On to Bigger and Better Things

The Smart Sailor's next step is to report to Advanced Electronics School, also at Great Lakes. That will probably take until August of next year, when he'll be assigned a "C" School and his first duty station, which he hopes will be an Arleigh Burke class destroyer.

Exciting times. Bravo Zulu, Smart Sailor.

WE ARE SO PROUD.

13 comments:

Random Michelle K said...

Congratulations and HUZZAH!

Eric said...

Congratulations, indeed!

The Mechanicky Gal said...

Whaaaaat? Boot Camp now mirrors what is in the Fleet? Well, hmph, back in MY day....
Oh yeah, back in my day it was nothing like what the fleet was and it was stupid. Good move!
And I have to admit, I got a little verklempt reading this. One of the things that I liked about having a shop was watching the fresh faced youngsters come in and then, one day, looking at them and realizing that they had somehow gotten their "man-face". (Womens faces don't really change, but boy, the attitudes sure can!)
Smart move Smart Sailor!

Vagabond said...

Wow! The last time I saw John, he and Mo were just coming out of (or into) the toddler stage (this is San Diego Circa 1994?). How proud you must me, mom! John, Anchors Aweigh and best of luck in A-school. Remember the first rule of electronics: They run on smoke. If the smoke gets out, you can't get it back in and the equipment is then referred to as junk.

neurondoc said...

Congrats and best of luck to SB in Advanced Electronics School.

CkretsGalore said...

Congrats Proud Parents!

Dr. Phil (Physics) said...

My, he DOES look like a sailor!

Dr. Phil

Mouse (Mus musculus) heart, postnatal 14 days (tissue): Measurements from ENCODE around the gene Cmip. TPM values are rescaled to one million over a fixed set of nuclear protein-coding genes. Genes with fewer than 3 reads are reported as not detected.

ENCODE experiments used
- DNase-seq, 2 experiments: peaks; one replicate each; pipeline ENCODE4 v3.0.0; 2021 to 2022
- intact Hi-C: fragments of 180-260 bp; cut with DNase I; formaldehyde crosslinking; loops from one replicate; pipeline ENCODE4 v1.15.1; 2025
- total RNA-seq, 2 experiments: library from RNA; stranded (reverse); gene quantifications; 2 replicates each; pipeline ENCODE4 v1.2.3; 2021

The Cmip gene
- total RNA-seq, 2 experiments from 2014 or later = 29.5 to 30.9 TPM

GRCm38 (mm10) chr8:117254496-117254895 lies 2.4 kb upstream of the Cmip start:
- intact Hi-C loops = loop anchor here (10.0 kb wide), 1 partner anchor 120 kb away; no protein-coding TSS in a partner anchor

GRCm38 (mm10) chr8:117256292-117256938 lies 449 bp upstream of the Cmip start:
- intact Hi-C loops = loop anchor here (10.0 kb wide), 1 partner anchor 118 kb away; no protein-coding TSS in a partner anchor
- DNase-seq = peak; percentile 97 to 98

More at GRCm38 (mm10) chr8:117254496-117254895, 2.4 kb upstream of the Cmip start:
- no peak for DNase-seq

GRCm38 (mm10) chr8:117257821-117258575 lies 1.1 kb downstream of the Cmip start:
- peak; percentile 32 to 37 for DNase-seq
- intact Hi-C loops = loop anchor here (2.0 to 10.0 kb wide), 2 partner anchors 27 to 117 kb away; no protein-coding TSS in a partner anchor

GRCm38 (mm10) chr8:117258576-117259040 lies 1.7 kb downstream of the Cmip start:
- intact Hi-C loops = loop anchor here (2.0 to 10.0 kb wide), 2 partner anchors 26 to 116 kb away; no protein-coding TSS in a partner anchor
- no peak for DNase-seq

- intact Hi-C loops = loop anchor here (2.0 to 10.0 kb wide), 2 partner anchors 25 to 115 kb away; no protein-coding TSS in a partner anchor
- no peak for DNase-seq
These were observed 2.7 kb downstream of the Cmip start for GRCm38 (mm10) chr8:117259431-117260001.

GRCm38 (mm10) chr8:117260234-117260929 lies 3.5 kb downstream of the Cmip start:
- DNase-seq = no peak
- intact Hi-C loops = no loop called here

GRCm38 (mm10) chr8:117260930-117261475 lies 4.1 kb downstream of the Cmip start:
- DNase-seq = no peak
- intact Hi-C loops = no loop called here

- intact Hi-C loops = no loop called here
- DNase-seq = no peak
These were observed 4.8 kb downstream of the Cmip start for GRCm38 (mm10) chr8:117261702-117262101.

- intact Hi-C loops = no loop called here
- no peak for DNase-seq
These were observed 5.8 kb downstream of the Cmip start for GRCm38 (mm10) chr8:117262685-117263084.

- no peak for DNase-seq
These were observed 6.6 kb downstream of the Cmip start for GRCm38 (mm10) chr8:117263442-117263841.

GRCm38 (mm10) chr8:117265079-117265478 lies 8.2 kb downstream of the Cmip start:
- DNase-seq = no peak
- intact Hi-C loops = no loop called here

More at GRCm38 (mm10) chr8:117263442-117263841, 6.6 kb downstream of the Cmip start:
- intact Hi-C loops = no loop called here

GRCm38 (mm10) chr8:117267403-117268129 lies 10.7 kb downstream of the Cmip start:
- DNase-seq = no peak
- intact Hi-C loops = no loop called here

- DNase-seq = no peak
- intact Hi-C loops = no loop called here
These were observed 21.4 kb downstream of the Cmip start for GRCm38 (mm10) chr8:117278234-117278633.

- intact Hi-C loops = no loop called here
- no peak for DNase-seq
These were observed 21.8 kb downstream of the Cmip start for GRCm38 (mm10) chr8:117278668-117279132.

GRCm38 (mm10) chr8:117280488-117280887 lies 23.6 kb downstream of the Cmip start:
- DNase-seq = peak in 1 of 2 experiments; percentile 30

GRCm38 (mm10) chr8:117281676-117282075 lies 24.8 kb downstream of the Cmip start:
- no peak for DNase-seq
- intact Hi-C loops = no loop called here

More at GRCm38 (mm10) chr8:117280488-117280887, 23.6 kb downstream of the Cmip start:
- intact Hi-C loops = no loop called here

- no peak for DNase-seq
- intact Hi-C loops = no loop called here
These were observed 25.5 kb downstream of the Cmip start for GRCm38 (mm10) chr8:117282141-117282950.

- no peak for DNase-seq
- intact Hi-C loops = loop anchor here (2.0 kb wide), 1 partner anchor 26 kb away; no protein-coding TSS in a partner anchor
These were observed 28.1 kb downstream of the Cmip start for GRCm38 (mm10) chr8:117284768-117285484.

Carol Elaine said...

Recruits now participate in what is basically a final exam called "Battle Stations."

The Smart Boy was the one who managed to save the Kobayashi Maru while assuaging the Klingons, wasn't he? I knew it!

What?

Congrats to the Smart Boy! And congrats to his Smart, Hot Parents!

BTW, guess why my father happened to be at Great Lakes when I was born (he'd already been in the Navy for about eight years)? Advanced Electronics School. I think he was brushing up on his knowledge, since electronics was his specialty.

Juan Federico said...

:)

Steve Buchheit said...

Congrats. Another proud defender of freedom.

Anne C. said...

So proud of the Smart Sailor myself. All he needed to blossom was a little structure, and what I'm most admiring of was that he gathered up his courage and did something really hard. Good for you!

Your educational segment for the day:
"being put through the wringer" comes from the days before automatic clothes dryers, when women squeezed as much water as they could out of the clothes with... you guessed it... a wringer.

Leanright said...

Congrats to your son, AND to you. It's amazing to see a young man make that commitment.

Janiece said...

Thanks, all.

I'm still a bit pensive about the whole thing, in addition to being overflowing with parental pride.

Verklempt, indeed. ::sniff::